If you, your spouse, or your children attended college last year, the money you spent can count towards one of two educational tax credits.
• Describes the two education-related credits
• Lists criteria for hope tax credit and lifetime learning credit.
• Alerts you to tax loopholes that can benefit you
Make claiming tax credits easier
Do your taxes online, for free: H&R Block allows you to work on your return for free, until you file. Work on your federal, state, and small business taxes, and pay nothing until you are satisfied with your return. Start now.
Avoid costly mistakes, and take advantage of all possible credits and deductions. (Claiming tax credits is really easy with H&R Block).
One of two educational tax credits can benefit taxpayers who paid some sort of tuition at a post-secondary learning institution last year:
• The Hope tax credit designed specifically to help meet the costs of the first two years of college, and
• The Lifetime Learning credit which allows all students, along with graduates and professionals, to claim credit for tuition paid at a college and/or for job-related classes.
These two educational tax credits can be somewhat confusing, and there are certain loopholes and exclusions you should know about before proceeding.
If you choose to e-file, the process becomes much more simple, because calculations are completed for you instantly.
In fact, e-filing with H&R Block is the best way to ensure that you claim the maximum amount allowed to you for these educational tax credits, as well as all other tax credits. It's also the best way to make sure that no mistakes are made on your tax return.
Criteria for qualification
To find out if you qualify, take a look at our comparison table. It list the benefits and requirements of both educational tax credits, as they compare to each other. Read through the criteria to determine whether you qualify for the hope tax credit or the lifetime learning credit, or both. If you qualify for both, the hope tax credit is likely to exceed the amount you could claim under the lifetime learning credit, but continue reading to make sure you are making the most beneficial decision.
Before you claim either the hope tax credit or the lifetime learning credit, you need to be aware of the income and filing restrictions that apply to both:
• If you are single your modified income cannot exceed $50,000 (phase-out begins at $82,000
• If you are married filing jointly your modified income cannot exceed $100,000 (phase-out begins at $82,000)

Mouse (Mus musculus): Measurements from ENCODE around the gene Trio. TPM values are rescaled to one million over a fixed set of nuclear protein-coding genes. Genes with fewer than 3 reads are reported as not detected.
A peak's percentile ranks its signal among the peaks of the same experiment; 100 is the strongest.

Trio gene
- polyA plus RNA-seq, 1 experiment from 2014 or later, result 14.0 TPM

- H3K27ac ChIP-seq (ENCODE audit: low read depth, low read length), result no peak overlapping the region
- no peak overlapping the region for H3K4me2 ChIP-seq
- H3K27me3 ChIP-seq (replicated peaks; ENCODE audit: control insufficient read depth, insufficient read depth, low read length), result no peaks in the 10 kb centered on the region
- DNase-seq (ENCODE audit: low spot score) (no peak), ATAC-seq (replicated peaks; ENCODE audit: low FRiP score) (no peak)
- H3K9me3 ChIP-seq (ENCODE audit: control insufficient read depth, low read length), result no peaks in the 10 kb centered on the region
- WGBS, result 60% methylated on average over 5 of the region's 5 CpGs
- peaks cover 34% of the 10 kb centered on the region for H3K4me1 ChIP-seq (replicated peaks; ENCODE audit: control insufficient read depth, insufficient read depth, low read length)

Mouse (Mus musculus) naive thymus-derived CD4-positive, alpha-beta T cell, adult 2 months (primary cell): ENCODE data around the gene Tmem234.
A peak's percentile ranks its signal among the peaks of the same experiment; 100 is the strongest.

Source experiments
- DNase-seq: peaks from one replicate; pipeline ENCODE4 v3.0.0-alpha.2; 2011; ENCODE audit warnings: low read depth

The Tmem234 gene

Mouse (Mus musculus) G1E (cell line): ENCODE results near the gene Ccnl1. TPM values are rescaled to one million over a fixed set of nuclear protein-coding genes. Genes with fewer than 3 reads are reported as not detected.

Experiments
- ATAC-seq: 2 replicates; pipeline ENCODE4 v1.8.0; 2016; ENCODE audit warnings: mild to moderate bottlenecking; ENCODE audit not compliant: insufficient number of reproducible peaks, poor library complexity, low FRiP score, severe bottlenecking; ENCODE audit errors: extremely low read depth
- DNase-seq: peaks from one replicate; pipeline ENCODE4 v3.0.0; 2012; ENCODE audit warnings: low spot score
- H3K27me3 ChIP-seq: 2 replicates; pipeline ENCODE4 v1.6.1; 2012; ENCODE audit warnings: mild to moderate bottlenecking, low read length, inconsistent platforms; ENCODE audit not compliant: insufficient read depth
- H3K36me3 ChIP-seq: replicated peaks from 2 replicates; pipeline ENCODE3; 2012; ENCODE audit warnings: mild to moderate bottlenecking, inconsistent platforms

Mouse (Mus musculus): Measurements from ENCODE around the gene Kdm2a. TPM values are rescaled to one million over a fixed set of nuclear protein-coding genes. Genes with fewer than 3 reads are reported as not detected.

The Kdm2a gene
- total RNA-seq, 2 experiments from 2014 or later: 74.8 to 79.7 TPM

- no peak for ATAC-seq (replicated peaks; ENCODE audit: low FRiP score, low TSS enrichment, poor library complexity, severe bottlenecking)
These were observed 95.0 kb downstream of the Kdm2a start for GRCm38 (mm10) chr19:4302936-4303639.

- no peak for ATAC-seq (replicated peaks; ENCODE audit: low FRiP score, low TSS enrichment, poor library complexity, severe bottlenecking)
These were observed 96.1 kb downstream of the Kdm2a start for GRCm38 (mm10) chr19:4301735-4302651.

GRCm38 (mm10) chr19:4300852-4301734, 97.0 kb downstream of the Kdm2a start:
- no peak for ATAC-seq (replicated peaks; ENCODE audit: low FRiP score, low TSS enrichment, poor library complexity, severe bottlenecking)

• You cannot claim these credits if you are married and filing separately
• You can claim one of the credits for one student, and one for the other, but you cannot claim both educational tax credits for the same student.
To summarize: These two educational credits are closely related, and often complement each other. Because the Hope tax credit applies only for the first two years, parents (or students,) often claim the Lifetime Learning credit after their eligibility for the Hope tax credit has expired.
However, the Lifetime Learning credit limit applies to the entire tax return, rather than individual students. This means its impact is severely diluted for families with more than one student in school.
Tax loopholes that can benefit you
As we said earlier, educational tax credits do not apply if your income exceeds $100,000 for joint filers and $50,000 for singles.
However, a loophole in the Taxpayer Relief Act of 1997 allows the children of higher-income families to claim the Hope tax credit even if their parent's income makes them ineligible. Rather than be claimed as a dependent on their parents tax return, the student files her own tax return. Since the student's income is likely to be well below her parents, she now qualifies to claim the Hope tax credit, thus "circumventing" the rules.
The result is a lower tax bill for all involved. And the government says it's ok.
One more thing: expenses incurred for required job-related courses are also allowed to be deducted if you itemize your tax deductions.
Although you cannot claim the lifetime learning credit AND deduct the expenses, you should find out which method benefits you the most. If you have a high income, the lifetime learning credit may be unavailable to you, but the expense can always still be deducted.